Saturday, July 27, 2013

The Expanding Security State, or, Orwell Was An Optimist

The attempt by the House to reign in the NSA failed, by a fairly close vote. One of those responsible for killing the legislation was Nancy Pelosi.

The obituary of Rep. Justin Amash's amendment to claw back the sweeping powers of the National Security Agency has largely been written as a victory for the White House and NSA chief Keith Alexander, who lobbied the Hill aggressively in the days and hours ahead of Wednesday's shockingly close vote. But Hill sources say most of the credit for the amendment's defeat goes to someone else: House Minority Leader Nancy Pelosi. It's an odd turn, considering that Pelosi has been, on many occasions, a vocal surveillance critic.

But ahead of the razor-thin 205-217 vote, which would have severely limited the NSA's ability to collect data on Americans' telephone records if passed, Pelosi privately and aggressively lobbied wayward Democrats to torpedo the amendment, a Democratic committee aid with knowledge of the deliberations tells The Cable.

"Pelosi had meetings and made a plea to vote against the amendment and that had a much bigger effect on swing Democratic votes against the amendment than anything Alexander had to say," said the source, keeping in mind concerted White House efforts to influence Congress by Alexander and Director of National Intelligence James Clapper. "Had Pelosi not been as forceful as she had been, it's unlikely there would've been more Democrats for the amendment."
It should be a major embarrassment that only 94 Republicans voted to support the bill. The NSA's surveillance is one of the worst symptoms of Statism, and any Republican that voted against the bill should be investigated to determine if they are merely stupid, or a closet liberal. Or, perhaps, they are being blackmailed....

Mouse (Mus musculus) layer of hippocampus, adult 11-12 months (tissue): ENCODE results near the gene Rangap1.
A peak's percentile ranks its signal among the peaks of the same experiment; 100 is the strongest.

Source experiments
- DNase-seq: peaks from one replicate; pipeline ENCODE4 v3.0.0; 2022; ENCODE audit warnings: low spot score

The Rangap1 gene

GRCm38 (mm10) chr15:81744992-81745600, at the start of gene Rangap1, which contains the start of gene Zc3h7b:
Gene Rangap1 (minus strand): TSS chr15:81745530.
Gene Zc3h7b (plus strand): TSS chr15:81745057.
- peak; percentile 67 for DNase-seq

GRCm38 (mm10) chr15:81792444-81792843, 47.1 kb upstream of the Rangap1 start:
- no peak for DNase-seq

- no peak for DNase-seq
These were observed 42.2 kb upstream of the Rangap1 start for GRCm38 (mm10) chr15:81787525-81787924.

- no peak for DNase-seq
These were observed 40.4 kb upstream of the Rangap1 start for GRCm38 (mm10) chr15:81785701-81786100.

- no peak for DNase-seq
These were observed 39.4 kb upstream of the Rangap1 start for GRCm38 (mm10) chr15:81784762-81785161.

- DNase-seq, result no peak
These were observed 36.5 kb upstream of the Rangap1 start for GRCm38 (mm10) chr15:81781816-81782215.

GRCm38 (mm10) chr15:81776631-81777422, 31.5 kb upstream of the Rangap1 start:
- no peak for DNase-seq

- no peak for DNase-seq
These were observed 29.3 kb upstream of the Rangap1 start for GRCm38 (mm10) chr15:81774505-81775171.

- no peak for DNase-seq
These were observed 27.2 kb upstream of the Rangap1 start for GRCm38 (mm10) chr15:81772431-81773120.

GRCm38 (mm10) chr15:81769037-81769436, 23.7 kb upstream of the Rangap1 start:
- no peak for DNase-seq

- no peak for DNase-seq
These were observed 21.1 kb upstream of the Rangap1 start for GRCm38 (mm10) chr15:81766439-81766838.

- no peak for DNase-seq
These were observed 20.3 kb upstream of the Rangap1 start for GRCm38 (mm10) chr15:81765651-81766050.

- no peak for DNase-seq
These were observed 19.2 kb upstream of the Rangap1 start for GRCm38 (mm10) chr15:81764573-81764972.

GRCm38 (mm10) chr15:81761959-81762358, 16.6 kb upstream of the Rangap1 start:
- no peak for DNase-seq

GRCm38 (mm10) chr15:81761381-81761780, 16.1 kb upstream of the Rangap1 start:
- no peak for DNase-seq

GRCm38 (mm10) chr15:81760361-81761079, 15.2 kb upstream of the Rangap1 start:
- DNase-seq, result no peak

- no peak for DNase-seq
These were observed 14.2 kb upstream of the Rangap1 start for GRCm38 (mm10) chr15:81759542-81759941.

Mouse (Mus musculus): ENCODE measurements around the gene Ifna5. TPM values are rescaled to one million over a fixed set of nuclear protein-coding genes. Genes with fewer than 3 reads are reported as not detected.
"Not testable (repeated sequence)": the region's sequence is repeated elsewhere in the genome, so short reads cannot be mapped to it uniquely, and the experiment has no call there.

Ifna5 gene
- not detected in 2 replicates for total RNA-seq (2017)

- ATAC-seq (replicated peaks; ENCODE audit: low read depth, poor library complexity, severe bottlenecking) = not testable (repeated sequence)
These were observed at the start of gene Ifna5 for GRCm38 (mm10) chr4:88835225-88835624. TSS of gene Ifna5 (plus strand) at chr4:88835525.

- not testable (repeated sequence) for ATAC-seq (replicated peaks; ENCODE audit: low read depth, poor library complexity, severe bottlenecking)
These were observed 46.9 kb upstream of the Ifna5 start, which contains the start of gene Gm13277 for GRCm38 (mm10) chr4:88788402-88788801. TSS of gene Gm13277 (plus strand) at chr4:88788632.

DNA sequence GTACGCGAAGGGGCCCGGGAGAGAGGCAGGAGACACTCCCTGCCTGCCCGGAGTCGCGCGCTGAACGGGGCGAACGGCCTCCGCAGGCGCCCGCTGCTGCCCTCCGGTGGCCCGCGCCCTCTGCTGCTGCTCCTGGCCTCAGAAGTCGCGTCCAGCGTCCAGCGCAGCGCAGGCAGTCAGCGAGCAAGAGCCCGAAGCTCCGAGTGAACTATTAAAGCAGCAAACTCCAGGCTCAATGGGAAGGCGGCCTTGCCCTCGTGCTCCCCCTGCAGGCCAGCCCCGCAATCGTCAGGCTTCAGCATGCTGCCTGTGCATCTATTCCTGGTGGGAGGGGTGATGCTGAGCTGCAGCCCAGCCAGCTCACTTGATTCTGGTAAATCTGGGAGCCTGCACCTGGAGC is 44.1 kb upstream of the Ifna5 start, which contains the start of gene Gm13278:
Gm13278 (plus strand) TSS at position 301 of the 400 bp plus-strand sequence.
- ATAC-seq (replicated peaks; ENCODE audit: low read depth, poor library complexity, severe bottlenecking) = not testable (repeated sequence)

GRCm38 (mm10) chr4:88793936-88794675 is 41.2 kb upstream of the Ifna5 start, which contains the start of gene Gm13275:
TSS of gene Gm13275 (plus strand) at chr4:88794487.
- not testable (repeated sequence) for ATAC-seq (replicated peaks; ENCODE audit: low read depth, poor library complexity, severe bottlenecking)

Unfortunately, even if Snowden safely sequestered in Russia, the hits just keep coming as to the extraordinary steps that the Feds have taken to monitor you and me--to map our personalities. CNET reports:

The U.S. government has demanded that major Internet companies divulge users' stored passwords, according to two industry sources familiar with these orders, which represent an escalation in surveillance techniques that has not previously been disclosed.
If the government is able to determine a person's password, which is typically stored in encrypted form, the credential could be used to log in to an account to peruse confidential correspondence or even impersonate the user. Obtaining it also would aid in deciphering encrypted devices in situations where passwords are reused.
... Some of the government orders demand not only a user's password but also the encryption algorithm and the so-called salt, according to a person familiar with the requests. A salt is a random string of letters or numbers used to make it more difficult to reverse the encryption process and determine the original password. Other orders demand the secret question codes often associated with user accounts.
... An attorney who represents Internet companies said he has not fielded government password requests, but "we've certainly had reset requests -- if you have the device in your possession, than a password reset is the easier way."

 The article indicates that the tech companies have refused to provide passwords, so far. Considering their cooperation in other matters, however, this seems doubtful.

The article goes on to discuss the encryption algorithms and the importance of long passwords using numbers and special symbols in addition to letters. However, there is a caveat:

Even if "the NSA is asking for access to hashed bcrypt passwords," Mazières said, "that doesn't necessarily mean they are cracking them." Easier approaches, he said, include an order to extract them from the server or network when the user logs in -- which has been done before -- or installing a keylogger at the client.
 And if you weren't paranoid enough, this article from Tech Dirt discusses how the Feds are able to track and monitor data streams (video or audio) from cell phones that the user has turned off. (This is actually something that I think people have been aware of for some time, but it is a good reminder, particularly since some phones--such as the IPhone--do not have removable batteries). Snowden asked reporters to place their phones in a refrigerator, which would probably be enough to muffle the voices of the people in the room.

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